Despite the fact that the Constitution forbids a religious litmus test for judicial appointments, Senator Dianne Feinstein attacked University of Notre Dame law professor Amy Coney Barrett, a Catholic mother of seven children and a nominee for the 7th Circuit Court of Appeals, by accusing, “The dogma lives loudly within you.”
Feinstein said to Barrett, “When you read your speeches, the conclusion one draws, is that the dogma lives loudly within you. And that’s of concern. When you come to big issues, that large numbers of people have fought for for years in this country.” That seemed to be a loud hint referencing Feinstein’s fanatical devotion to Roe v. Wade. During the hearings for Neil Gorsuch to be a Supreme Court justice, Feinstein said, “The Supreme Court has repeatedly upheld Roe’s court finding, making it settled law for the last 44 years,” then cited 14 cases where the high court upheld the “core holding” of Roe and 39 decisions that “reaffirmed” Roe. She added, “If these judgments when combined do not constitute super precedent, I don’t know what does.”
Feinstein’s comments came after Barrett had already stated, “It is never appropriate for a judge to apply their personal convictions whether it derives from faith or personal conviction.”
Feinstein referenced a law review article that Barrett wrote in 1998 entitled “Catholic Judges in Capital Cases,” in which she said that a Catholic trial judge who is a conscientious objector to the death penalty should recuse himself if asked to order an execution against a convict. But Barrett also acknowledged that the circumstances considered in the article were narrow. She added that she had participated in death penalty cases as a law clerk at the U.S. Supreme Court.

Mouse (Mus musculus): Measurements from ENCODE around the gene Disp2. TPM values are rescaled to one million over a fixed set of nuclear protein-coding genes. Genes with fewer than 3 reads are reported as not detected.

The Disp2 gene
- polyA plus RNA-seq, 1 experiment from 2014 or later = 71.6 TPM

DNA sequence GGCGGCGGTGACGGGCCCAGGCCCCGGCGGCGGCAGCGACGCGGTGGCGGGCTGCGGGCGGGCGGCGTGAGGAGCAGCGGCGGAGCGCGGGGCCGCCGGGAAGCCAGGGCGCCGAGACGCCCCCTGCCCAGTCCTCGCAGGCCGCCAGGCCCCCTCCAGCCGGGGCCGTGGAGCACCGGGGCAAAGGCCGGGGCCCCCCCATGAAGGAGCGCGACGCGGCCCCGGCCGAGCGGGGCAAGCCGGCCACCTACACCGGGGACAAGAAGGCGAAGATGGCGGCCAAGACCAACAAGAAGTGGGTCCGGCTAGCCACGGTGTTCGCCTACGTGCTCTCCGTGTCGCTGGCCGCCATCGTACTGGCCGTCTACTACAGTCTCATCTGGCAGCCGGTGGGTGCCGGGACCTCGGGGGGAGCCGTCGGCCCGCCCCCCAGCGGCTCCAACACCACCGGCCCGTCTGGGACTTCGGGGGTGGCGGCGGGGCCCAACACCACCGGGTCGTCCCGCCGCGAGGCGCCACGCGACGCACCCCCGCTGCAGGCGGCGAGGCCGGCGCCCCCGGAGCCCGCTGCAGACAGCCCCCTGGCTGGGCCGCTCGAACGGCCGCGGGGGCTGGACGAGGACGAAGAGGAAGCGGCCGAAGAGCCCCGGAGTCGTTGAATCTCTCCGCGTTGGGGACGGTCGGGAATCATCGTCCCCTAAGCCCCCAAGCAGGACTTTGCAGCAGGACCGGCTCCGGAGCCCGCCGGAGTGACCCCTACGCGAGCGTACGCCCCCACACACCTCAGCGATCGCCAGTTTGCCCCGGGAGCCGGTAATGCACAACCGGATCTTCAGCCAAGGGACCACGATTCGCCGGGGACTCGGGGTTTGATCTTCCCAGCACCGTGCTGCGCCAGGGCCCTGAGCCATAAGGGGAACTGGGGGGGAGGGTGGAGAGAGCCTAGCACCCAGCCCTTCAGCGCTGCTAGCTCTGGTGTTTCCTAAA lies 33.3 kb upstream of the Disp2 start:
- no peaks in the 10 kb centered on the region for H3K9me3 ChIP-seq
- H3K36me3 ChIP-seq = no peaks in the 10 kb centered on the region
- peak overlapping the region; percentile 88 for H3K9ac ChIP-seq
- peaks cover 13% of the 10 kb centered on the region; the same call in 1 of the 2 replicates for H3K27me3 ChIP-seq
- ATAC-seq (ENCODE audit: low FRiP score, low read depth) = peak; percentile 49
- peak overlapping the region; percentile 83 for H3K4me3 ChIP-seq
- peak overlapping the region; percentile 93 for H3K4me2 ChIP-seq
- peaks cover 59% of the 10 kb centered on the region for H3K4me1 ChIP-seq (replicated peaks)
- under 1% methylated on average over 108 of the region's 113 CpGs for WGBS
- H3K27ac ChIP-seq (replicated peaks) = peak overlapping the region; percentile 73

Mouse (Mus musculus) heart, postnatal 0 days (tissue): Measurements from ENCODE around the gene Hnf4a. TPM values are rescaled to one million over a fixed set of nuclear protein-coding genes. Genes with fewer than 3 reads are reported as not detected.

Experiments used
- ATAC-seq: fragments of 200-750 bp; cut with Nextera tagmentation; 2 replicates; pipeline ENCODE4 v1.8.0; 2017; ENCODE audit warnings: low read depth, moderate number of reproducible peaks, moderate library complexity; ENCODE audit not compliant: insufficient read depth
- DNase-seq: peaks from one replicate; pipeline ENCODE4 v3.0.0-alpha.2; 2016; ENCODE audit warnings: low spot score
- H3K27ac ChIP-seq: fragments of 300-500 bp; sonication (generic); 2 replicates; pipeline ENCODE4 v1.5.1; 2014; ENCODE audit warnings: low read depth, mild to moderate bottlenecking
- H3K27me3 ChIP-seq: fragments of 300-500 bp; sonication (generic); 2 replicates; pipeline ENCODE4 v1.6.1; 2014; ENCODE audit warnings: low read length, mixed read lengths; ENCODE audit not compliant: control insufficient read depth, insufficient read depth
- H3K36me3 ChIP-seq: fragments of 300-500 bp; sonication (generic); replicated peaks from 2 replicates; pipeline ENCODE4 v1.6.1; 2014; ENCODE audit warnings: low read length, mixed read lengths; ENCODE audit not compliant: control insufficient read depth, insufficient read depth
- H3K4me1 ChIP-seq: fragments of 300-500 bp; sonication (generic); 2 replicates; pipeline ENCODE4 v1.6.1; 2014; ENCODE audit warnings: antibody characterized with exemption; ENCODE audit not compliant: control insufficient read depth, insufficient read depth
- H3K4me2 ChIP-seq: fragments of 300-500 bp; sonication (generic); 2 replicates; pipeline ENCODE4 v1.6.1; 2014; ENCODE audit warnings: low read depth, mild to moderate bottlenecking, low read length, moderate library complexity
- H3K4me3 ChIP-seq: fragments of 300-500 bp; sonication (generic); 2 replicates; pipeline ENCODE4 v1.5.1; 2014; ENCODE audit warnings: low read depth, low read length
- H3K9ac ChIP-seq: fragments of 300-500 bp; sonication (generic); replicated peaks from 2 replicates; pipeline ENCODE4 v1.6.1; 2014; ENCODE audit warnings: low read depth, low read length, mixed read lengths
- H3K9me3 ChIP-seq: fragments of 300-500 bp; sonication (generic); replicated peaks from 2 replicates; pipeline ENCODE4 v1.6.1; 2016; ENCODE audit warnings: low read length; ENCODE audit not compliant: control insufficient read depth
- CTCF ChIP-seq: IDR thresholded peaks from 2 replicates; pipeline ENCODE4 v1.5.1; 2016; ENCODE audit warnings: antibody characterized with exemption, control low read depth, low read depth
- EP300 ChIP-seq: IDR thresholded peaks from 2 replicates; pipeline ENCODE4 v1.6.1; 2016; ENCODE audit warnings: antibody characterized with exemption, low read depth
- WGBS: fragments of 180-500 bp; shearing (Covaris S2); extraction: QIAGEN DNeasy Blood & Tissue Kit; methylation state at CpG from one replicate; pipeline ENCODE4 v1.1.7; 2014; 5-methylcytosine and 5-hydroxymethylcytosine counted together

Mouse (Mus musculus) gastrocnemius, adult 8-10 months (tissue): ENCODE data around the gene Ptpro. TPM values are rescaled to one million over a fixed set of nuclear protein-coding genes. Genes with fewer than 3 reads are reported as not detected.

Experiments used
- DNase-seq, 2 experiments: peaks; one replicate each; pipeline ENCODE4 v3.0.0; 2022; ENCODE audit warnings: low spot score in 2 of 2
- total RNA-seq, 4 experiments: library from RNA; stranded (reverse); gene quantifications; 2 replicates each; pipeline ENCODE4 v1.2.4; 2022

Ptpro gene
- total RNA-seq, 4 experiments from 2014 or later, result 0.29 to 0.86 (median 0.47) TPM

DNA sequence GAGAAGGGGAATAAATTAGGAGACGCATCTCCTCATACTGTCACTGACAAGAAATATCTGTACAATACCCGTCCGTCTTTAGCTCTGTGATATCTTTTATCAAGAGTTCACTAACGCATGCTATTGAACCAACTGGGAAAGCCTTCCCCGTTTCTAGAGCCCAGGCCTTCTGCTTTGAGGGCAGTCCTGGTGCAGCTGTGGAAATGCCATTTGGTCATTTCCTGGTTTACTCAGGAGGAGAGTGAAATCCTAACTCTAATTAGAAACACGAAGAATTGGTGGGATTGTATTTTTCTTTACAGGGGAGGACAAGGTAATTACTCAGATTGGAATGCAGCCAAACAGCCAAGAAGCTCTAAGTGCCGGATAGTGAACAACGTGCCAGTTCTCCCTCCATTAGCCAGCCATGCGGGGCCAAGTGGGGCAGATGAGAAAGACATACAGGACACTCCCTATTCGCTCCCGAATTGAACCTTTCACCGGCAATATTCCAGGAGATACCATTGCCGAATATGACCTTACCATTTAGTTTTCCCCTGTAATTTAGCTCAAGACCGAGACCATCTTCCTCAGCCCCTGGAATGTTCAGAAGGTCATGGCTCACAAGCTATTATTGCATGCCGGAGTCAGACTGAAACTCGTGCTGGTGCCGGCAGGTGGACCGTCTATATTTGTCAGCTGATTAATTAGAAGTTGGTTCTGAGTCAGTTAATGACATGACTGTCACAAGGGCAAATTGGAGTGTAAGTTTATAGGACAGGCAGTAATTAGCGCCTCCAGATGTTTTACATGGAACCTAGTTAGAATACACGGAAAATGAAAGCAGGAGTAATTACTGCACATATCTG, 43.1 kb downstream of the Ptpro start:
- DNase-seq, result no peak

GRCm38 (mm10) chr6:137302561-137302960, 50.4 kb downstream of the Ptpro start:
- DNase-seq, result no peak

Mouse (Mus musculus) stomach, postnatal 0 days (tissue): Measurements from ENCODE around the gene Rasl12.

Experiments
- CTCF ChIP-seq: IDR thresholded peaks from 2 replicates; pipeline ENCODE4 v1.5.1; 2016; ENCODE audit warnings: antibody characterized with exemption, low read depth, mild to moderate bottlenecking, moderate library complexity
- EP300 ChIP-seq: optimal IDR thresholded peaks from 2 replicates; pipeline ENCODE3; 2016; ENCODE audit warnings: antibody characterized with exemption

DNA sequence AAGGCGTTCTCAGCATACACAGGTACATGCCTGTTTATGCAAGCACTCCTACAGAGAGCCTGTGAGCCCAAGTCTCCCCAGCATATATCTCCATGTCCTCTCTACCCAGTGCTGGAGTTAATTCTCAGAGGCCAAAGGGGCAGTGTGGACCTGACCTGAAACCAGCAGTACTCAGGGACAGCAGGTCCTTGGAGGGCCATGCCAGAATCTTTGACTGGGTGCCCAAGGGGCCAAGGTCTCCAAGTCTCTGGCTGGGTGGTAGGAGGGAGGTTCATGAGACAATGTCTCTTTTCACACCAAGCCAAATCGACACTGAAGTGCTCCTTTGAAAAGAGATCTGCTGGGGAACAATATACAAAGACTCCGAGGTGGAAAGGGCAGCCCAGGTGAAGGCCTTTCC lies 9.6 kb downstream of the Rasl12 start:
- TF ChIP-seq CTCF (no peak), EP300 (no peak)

Feinstein wasn’t alone in attacking Barrett’s religious views; Senate minority whip Dick Durbin slammed Barrett’s use of the term “orthodox Catholic,” which wasn’t surprising because Durbin himself is a Catholic who is no longer pro-life. Hawaii senator Mazie Hirono jumped on the bandwagon, too, snapping, “I think your article is very plain in your perspective about the role of religion for judges, and particularly with regard to Catholic judges.”
The left-wing Alliance for Justice (AFJ) has alleged that Barrett has advocated prioritizing religious views over established case law when the two conflict, writing, “Stunningly, Barrett has asserted that judges should not follow the law or the Constitution when it conflicts with their personal religious beliefs.” Adrian Vermule, a Harvard Law School professor, refuted those claims here.
Senator Ben Sasse of Nebraska defended Barrett, telling her, “I think some of the questioning that you have been subjected to today seems to miss some of these fundamental constitutional protections we all have.”